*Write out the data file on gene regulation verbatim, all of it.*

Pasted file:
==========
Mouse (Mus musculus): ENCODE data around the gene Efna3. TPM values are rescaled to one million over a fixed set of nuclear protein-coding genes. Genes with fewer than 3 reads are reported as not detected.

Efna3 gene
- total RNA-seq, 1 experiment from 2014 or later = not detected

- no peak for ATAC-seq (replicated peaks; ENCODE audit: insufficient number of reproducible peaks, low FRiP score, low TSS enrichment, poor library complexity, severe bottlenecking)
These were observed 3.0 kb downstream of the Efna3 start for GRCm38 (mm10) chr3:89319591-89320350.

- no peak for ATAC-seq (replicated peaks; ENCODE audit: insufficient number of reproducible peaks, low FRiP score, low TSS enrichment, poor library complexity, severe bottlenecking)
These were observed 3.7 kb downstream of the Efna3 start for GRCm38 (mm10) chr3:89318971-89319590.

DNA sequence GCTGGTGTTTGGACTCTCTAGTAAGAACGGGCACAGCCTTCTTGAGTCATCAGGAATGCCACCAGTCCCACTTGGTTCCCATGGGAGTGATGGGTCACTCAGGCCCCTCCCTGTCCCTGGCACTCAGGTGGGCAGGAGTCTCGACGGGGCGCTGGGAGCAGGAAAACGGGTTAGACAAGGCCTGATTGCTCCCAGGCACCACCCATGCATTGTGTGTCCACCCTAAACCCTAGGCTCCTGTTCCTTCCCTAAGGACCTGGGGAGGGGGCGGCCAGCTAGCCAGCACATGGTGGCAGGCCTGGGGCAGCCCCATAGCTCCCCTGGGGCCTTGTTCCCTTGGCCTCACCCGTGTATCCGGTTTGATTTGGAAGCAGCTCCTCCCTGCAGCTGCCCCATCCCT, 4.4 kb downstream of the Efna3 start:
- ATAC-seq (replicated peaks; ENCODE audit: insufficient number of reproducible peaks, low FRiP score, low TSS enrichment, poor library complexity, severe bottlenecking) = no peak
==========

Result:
Mouse (Mus musculus): ENCODE data around the gene Efna3. TPM values are rescaled to one million over a fixed set of nuclear protein-coding genes. Genes with fewer than 3 reads are reported as not detected.

Efna3 gene
- total RNA-seq, 1 experiment from 2014 or later = not detected

- no peak for ATAC-seq (replicated peaks; ENCODE audit: insufficient number of reproducible peaks, low FRiP score, low TSS enrichment, poor library complexity, severe bottlenecking)
These were observed 3.0 kb downstream of the Efna3 start for GRCm38 (mm10) chr3:89319591-89320350.

- no peak for ATAC-seq (replicated peaks; ENCODE audit: insufficient number of reproducible peaks, low FRiP score, low TSS enrichment, poor library complexity, severe bottlenecking)
These were observed 3.7 kb downstream of the Efna3 start for GRCm38 (mm10) chr3:89318971-89319590.

DNA sequence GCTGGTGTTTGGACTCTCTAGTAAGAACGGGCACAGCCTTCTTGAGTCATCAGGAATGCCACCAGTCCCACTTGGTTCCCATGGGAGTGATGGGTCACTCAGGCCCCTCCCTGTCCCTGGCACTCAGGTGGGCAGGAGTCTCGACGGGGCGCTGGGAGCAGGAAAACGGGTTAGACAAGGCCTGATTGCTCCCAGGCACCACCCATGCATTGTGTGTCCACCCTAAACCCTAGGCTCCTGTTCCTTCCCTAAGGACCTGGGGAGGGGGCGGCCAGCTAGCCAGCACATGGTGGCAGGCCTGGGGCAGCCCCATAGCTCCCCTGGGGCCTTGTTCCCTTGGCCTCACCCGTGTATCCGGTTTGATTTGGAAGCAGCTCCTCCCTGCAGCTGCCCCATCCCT, 4.4 kb downstream of the Efna3 start:
- ATAC-seq (replicated peaks; ENCODE audit: insufficient number of reproducible peaks, low FRiP score, low TSS enrichment, poor library complexity, severe bottlenecking) = no peak